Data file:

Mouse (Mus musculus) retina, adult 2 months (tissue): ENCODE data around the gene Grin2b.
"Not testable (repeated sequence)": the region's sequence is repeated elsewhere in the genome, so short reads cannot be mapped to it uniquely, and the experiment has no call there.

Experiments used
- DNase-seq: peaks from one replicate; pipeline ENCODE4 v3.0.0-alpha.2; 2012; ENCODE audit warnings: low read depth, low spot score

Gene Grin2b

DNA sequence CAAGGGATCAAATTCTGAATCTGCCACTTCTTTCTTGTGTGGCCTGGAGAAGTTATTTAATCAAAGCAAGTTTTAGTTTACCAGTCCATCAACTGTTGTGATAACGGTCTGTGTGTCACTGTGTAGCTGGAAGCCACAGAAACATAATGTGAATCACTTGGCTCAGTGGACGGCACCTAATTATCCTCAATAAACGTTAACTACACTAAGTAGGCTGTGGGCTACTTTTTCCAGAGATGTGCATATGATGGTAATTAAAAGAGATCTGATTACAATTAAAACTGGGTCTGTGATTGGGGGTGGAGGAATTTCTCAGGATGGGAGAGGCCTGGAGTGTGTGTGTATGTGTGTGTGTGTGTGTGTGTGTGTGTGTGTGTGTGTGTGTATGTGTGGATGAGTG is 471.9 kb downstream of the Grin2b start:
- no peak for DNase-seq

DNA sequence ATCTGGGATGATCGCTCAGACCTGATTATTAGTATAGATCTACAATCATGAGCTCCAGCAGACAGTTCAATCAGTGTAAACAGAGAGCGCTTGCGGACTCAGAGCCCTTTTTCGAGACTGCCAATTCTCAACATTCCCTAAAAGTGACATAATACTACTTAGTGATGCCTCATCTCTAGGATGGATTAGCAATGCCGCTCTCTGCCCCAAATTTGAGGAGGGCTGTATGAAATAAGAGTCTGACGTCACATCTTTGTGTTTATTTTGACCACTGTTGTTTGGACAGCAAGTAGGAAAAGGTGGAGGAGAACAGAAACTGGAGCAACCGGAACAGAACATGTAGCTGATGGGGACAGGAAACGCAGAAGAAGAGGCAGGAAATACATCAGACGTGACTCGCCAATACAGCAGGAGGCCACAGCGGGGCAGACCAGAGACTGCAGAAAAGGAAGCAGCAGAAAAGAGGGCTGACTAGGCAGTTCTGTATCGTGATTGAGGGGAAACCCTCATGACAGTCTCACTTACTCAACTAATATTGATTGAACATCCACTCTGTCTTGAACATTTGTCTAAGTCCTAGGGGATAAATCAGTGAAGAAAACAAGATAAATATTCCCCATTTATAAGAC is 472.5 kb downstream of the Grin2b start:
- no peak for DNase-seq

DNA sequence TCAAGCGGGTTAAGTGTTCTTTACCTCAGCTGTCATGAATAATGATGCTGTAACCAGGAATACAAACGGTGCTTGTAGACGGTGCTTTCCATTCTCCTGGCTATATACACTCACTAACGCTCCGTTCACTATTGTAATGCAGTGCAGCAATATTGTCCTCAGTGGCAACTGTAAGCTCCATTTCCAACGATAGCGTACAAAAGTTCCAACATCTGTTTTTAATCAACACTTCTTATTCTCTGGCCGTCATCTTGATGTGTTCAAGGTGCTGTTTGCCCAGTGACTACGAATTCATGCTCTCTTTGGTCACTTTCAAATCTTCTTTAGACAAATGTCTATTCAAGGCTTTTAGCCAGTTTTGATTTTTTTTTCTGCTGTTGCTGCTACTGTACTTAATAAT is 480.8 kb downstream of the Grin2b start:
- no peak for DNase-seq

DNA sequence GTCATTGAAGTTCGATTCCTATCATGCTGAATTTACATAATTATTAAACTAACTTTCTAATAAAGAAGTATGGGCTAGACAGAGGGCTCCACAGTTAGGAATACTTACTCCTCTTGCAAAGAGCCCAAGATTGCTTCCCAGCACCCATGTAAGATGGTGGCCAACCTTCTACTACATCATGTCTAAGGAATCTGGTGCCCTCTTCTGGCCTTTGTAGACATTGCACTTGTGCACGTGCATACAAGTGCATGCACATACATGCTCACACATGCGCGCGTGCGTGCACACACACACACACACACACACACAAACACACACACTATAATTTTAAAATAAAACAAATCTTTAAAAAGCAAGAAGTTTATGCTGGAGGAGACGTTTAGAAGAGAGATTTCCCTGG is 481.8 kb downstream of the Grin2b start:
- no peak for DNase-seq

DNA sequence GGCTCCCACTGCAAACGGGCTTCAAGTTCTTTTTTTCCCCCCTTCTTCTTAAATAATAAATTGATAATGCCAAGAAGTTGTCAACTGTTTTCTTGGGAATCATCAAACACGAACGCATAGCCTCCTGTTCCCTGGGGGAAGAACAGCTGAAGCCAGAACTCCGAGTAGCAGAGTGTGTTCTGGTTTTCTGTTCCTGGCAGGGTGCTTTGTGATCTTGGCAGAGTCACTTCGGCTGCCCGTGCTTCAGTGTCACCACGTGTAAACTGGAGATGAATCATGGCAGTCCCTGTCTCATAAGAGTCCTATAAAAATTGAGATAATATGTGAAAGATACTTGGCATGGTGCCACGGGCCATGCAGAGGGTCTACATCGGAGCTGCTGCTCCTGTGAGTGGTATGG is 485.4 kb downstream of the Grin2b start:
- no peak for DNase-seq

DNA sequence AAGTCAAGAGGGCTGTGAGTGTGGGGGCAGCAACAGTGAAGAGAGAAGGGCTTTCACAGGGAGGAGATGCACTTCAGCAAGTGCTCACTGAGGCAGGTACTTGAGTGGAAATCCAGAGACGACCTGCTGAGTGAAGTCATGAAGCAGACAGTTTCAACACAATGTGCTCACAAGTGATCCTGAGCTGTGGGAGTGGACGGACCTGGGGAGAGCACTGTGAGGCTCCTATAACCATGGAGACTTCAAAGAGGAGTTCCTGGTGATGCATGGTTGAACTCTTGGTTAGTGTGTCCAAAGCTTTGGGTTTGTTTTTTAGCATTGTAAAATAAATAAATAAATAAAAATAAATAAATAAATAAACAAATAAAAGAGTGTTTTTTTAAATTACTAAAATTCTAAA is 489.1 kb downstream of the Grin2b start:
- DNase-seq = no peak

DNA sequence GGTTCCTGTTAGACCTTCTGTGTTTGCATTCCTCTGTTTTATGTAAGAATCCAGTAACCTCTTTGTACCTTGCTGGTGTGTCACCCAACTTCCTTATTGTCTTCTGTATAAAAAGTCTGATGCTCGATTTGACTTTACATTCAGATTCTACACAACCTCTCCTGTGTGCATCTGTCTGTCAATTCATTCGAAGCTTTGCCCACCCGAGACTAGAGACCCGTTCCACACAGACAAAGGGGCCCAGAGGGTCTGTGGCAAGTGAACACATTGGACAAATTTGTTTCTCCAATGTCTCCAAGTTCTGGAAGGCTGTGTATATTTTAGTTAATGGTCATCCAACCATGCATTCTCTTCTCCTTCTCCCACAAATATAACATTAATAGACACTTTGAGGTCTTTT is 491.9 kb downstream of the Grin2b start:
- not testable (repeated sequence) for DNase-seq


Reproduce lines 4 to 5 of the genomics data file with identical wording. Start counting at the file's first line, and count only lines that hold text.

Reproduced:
- DNase-seq: peaks from one replicate; pipeline ENCODE4 v3.0.0-alpha.2; 2012; ENCODE audit warnings: low read depth, low spot score

Gene Grin2b